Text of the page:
7. Using animation could more accurately express pain levels
Most of you are familiar with the question “On a scale of 1-10, how bad is your pain?” but what if there were a way to be more precise with your doctors? Researchers out of the University of Pittsburgh believe they have found a way to do that through what they are calling “Painimation.”
Painimation is an animated assessment tool in which patients choose animations to describe their pain. They are able to customize the speed, color, focus, and size to match their pain as well as specify where on their body they experience the pain. The research team believes that by interpreting a patient’s pain this way they will be able to more effectively understand their pain and provide treatment.
8. Childhood adversity linked with more pain in adulthood
An article published in the Journal of Behavioral Medicine found that people who experience adversity in their early life may experience greater physical pain in adulthood.
This adversity could include:
- Loss of a parent
- Financial issues
The study found that childhood adversity results in adult mood and sleep disorders, which they believe, contribute to the intensity of a person’s pain.
Their results also found that those adults who felt more optimistic and in control of their lives experienced the same intensity of pain, but were able to prevent it from ruining their day. Researchers believe further research could indicate alternative treatments and resiliency building as alternative pain management tools.
9. Skipping lunch to treat chronic pain?
Neuroscientists at the University of Pennsylvania were researching neurons related to hunger when they noticed unexpected responses to pain. They found that when mice are hungry they react as expected to acute pain, but were significantly less responsive to longer lasting inflammatory pain.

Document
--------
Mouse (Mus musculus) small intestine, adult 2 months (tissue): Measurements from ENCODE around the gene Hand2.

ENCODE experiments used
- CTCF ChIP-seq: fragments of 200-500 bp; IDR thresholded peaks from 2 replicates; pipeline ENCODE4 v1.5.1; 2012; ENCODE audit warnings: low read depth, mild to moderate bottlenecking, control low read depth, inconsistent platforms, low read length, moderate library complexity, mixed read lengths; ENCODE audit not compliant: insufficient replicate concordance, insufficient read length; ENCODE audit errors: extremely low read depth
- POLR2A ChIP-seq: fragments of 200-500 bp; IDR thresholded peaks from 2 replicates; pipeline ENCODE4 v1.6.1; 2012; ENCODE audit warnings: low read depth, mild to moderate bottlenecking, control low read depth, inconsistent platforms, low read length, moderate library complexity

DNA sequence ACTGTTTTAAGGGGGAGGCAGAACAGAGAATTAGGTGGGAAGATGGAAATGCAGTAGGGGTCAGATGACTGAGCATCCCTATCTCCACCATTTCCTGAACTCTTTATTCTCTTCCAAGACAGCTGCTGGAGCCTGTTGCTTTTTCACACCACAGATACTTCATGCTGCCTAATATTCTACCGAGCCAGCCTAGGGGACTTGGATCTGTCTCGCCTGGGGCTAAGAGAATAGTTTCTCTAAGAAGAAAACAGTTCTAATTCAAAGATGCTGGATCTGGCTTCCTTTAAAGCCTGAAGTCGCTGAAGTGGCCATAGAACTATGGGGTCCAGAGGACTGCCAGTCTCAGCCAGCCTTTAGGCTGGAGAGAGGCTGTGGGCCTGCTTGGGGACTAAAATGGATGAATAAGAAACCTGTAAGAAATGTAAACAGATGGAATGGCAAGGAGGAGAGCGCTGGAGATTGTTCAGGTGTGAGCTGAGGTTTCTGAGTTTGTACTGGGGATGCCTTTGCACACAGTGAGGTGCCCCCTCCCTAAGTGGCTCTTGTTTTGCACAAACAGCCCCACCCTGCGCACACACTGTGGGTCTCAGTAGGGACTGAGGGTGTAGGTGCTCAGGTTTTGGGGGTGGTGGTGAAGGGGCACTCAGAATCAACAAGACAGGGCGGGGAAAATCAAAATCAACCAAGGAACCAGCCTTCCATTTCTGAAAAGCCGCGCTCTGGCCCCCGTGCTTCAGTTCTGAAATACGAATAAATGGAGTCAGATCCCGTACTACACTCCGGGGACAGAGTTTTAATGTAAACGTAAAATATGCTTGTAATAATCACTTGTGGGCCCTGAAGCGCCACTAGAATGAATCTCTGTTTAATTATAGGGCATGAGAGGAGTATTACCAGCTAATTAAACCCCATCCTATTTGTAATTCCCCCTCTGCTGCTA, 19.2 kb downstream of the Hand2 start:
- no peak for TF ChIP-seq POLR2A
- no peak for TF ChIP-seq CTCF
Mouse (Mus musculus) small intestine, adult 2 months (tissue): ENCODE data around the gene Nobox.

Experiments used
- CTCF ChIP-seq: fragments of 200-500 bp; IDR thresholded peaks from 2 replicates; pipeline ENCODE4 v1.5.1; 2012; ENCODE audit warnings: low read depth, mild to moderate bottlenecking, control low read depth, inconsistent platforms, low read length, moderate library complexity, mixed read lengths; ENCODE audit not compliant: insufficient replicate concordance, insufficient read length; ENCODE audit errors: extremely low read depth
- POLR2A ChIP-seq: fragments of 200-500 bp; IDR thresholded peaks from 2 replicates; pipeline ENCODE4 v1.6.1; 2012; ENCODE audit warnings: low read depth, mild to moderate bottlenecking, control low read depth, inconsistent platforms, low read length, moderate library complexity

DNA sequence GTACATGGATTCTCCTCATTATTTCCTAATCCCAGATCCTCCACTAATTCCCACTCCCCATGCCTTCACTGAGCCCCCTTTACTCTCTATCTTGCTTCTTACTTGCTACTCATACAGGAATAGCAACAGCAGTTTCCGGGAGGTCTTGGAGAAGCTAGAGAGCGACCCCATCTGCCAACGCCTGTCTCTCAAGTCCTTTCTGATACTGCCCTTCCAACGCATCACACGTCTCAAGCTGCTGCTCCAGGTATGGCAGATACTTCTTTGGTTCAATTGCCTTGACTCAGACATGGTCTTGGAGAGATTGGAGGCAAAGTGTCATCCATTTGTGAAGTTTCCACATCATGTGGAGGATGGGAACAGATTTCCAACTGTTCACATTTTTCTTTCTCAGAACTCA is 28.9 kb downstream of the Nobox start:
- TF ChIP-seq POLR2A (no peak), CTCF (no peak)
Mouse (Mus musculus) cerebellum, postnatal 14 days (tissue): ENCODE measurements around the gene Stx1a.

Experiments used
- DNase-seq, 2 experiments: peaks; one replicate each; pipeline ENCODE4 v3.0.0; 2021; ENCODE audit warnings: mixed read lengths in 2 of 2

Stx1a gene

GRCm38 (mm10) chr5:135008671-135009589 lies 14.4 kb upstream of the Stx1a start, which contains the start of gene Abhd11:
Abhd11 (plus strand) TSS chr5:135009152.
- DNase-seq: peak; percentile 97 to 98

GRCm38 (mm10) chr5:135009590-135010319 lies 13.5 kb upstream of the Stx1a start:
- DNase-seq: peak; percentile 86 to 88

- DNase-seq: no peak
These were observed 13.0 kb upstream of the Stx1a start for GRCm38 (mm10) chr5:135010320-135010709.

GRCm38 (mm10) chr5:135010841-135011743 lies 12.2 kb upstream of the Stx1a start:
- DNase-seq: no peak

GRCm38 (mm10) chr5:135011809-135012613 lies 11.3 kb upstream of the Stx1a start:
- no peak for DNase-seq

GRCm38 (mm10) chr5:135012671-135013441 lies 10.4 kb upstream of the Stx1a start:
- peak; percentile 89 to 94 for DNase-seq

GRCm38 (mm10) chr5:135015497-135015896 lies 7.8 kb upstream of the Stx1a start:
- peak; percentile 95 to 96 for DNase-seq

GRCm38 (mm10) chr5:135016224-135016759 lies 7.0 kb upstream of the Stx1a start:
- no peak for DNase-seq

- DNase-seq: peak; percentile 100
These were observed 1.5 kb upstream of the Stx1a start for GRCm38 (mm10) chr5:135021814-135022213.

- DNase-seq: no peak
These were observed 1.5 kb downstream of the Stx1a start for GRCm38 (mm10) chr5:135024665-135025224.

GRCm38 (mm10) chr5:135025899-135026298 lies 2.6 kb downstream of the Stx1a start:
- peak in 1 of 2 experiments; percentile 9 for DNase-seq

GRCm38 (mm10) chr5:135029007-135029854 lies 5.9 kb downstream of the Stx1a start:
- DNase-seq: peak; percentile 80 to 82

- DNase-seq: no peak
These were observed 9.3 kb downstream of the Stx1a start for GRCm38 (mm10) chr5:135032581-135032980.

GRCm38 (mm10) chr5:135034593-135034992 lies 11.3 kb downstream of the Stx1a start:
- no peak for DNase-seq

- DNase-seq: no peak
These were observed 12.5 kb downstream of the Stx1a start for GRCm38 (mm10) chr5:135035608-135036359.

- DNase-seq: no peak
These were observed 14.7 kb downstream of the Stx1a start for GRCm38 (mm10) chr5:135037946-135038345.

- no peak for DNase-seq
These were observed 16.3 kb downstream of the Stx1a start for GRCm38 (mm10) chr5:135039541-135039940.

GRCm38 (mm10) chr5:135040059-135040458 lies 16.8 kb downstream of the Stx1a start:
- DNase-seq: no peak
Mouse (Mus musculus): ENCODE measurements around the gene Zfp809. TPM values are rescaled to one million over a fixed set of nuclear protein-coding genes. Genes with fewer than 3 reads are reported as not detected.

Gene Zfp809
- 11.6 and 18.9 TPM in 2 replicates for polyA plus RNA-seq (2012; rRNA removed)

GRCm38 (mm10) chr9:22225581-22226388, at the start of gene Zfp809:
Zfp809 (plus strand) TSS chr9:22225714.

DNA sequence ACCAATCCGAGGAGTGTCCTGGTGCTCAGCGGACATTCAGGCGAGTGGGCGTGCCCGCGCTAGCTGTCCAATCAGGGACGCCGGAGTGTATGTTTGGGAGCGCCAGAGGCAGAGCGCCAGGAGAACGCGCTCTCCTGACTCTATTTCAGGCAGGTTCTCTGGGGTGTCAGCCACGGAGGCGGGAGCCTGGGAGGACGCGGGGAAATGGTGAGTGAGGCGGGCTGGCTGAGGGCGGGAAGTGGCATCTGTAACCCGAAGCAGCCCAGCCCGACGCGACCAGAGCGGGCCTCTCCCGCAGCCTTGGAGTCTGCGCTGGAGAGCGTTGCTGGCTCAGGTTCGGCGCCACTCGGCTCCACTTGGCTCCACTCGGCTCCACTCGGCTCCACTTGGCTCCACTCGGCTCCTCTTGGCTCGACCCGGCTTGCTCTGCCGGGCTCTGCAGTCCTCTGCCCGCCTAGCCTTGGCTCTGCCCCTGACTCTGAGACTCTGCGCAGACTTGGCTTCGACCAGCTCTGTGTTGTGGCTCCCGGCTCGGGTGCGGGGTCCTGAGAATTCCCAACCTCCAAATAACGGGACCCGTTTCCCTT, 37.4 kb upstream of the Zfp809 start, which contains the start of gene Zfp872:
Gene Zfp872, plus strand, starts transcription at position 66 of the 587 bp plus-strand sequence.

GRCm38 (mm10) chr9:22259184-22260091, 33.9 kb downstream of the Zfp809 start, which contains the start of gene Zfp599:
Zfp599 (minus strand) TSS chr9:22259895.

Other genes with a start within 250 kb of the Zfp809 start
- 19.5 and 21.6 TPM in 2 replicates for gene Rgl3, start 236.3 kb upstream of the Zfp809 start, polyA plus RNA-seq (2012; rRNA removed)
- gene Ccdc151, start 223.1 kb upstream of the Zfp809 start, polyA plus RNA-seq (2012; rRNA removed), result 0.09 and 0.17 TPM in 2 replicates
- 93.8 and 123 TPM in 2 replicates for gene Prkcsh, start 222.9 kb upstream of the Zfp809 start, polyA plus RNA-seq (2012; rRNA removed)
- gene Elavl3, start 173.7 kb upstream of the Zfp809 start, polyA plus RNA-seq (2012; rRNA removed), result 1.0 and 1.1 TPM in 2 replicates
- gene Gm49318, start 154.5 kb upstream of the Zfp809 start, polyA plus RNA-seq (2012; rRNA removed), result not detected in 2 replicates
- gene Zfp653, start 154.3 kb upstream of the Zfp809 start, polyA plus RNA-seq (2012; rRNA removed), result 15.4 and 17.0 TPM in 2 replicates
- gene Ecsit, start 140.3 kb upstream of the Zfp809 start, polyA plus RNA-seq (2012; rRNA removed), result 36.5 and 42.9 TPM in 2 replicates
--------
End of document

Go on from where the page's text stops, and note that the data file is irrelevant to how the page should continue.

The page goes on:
Their findings suggest that when hungry the brain suppresses chronic pain while leaving acute pain responses intact. Evolutionarily, this may allow an animal healing from a painful injury to suppress their pain in order to find food to survive.
While research is still needed on how hunger and other drives impact our perceptions of pain, it opens up exciting research for future treatments.
10. Anti-depressant use could help with opioid cessation
Researchers at St. Louis University have found that depression is a common result of long-term prescription opioid use. Additionally, they found that patients who adhere to an anti-depressant regimen are actually more likely to stop taking opioids.
Patients who took anti-depressants and stopped their opioid use also saw quicker relief of their depression symptoms. Researchers believe that by treating the depression they may be able to effectively break the reinforcing relationship between opioid use and depression.
11. Mindfulness could increase pain tolerance
Researchers at the University of Kent are studying the effect of mindfulness based stress reduction (MBSR) on injured athletes’ pain tolerance.
In conjunction with normal physiotherapy, athletes participated in weekly 90-minute mindfulness sessions for eight weeks. Results showed that the mindfulness practice increased their pain tolerance, mindful awareness, and resulted in more positive overall moods.
12. Chronic widespread pain related to sleep problems
Two studies considering the relationship of sleep problems with chronic widespread pain were presented at the 2018 Annual European Congress of Rheumatology.
The first study found that problems initiating sleep, maintaining sleep, early morning waking, and non-restorative sleep were predictive of developing chronic widespread pain.
The second study found a relationship amongst adolescents who were experiencing chronic pain and sleep problems, as well as an increased risk of anxiety. Both of the studies highlight how important it is to discuss any and all sleep issues with your doctor.
13. Racial disparities in chronic pain treatment
There are known racial disparities in mental health care. Now, a new study from Yale examines compounding disparities in chronic pain treatment for racial minorities.
The results of the study showed that recommended illicit drug screenings are not routinely being done—at least for some populations. African Americans, however, were twice as likely as white people to be screened.